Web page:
Nearly everyone is gathering larger piles of data these days, harnessing their customers' tweets, posts and likes to go along with the information they keep on file at the cash register and in their internal databases. When this content - both unstructured and structured - is reconfigured in the correct ways and analyzed by experts, users can spot surprising correlations that are considered valuable business insights.
This information might inform auto companies about which color will be the most successful for their next model of hybrid car, or which regional market will sell out during the third quarter. With these insights in their back pockets, decision-makers can act preemptively and produce a greater quantity of vehicles featuring the year's hottest color and a greater supply of automobiles for that particular region in advance. However, this success is contingent on data quality. If data users are filling their systems with incorrect, inaccurate or incomplete content, analysts may discern that car buyers love aquamarine when they truly adore cerulean, or that the Southeast will be the hot market for hybrids although it's actually the Southwest.
To improve data quality, users can implement the following simple strategies:
- Keep it simple when possible
In a recent post for his blog Liliendahl on Data Quality, Henrik Liliendahl Sorensen explains that it's best practice to take a simple approach to information, especially content that's posted on the internet. That's because the posts can become convoluted as they are reiterated by users and re-posters.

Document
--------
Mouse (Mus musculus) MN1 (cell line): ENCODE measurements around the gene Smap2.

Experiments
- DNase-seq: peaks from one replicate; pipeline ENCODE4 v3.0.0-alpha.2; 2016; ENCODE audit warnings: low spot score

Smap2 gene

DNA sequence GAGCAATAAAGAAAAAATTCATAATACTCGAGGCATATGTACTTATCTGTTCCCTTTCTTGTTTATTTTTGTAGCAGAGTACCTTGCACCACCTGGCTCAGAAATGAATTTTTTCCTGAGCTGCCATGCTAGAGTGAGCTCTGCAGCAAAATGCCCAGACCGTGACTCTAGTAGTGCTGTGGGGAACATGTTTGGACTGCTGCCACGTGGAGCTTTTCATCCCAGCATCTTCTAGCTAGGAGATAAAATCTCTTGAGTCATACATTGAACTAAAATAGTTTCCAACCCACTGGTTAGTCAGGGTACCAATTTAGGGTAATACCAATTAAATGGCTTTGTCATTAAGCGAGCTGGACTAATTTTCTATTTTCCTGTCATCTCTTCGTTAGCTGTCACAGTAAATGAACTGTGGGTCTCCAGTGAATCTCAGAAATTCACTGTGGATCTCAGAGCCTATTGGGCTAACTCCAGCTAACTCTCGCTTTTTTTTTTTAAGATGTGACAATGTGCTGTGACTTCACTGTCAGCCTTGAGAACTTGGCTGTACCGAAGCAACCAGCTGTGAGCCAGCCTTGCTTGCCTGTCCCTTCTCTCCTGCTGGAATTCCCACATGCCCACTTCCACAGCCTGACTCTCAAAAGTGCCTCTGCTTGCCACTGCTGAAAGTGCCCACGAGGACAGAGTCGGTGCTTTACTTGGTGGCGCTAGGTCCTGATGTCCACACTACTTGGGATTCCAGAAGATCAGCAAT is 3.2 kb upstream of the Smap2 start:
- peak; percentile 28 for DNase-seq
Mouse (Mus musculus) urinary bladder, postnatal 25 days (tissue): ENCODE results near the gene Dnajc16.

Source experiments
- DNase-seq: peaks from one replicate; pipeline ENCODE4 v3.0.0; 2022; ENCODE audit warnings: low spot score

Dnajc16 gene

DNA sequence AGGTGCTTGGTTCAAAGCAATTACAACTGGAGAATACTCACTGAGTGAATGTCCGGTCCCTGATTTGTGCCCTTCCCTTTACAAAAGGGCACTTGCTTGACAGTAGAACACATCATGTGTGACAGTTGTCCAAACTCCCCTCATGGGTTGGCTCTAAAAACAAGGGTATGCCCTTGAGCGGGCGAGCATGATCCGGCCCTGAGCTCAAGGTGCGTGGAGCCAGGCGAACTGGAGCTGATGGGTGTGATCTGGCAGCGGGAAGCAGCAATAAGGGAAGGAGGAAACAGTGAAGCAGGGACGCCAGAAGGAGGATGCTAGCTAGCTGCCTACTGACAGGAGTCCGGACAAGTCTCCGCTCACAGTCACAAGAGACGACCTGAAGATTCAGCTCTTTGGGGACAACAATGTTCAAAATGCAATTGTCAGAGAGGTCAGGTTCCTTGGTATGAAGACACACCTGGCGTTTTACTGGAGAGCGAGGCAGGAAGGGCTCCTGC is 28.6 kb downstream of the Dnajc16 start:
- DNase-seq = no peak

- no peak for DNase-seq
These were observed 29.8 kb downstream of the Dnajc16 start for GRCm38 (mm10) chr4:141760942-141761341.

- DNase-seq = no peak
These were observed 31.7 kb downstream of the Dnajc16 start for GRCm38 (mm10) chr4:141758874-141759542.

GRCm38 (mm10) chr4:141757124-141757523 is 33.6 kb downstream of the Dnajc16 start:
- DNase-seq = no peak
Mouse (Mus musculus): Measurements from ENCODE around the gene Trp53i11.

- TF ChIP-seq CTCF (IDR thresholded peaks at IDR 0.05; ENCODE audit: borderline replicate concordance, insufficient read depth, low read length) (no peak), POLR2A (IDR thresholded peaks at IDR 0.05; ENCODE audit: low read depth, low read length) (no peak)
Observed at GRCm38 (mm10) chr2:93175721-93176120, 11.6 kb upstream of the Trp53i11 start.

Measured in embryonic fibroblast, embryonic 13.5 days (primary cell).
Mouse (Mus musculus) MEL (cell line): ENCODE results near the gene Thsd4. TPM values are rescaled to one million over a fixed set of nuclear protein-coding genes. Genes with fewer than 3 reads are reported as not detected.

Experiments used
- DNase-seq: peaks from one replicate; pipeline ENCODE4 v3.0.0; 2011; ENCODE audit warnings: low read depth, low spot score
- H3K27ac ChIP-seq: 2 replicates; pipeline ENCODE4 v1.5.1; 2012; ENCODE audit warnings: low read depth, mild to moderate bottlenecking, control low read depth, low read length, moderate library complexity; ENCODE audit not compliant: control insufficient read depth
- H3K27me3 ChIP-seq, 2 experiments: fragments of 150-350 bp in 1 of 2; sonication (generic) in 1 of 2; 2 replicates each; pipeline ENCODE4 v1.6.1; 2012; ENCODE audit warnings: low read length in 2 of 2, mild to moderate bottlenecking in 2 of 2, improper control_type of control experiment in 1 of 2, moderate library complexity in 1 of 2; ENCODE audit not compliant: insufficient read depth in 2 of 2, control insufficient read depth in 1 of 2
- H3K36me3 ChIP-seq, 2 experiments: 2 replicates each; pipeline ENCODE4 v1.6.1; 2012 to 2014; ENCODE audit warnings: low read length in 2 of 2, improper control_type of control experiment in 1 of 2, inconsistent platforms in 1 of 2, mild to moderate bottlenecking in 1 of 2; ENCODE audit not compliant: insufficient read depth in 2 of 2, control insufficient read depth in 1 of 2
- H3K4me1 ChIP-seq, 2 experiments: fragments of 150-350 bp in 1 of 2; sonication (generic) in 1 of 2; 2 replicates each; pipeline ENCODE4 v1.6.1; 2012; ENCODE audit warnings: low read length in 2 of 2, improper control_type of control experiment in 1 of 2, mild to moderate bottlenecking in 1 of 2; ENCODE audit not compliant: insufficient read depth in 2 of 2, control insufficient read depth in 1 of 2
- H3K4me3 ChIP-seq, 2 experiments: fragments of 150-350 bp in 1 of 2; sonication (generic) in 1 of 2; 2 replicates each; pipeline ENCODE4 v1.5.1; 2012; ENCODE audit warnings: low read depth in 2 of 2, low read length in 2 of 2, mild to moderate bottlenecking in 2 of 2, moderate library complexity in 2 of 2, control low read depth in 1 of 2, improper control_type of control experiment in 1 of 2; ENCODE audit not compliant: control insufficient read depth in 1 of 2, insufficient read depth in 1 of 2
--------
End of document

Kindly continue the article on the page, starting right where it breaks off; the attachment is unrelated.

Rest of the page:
Similarly, the message contained in a certain set of data can be changed over time, depending on how it's handled from the point of origin to the final destination.
- Use the right tools
Carpenters wouldn't begin a project without planers and hammers, writers wouldn't begin a novel without paper to write on, but many companies begin big data strategies without data quality tools and address management systems. If businesses want their analytics to come out right, they must first arm their data scientists, entry personnel and analysts with the right equipment.
- Admit you're wrong and move on
At some point, most companies discover that issues have crept into their databases, according to The Obsessive Compulsive Data Quality blog. This is nothing to be ashamed of as long as firms are willing to admit to their mistakes and take the steps to introduce improvements.
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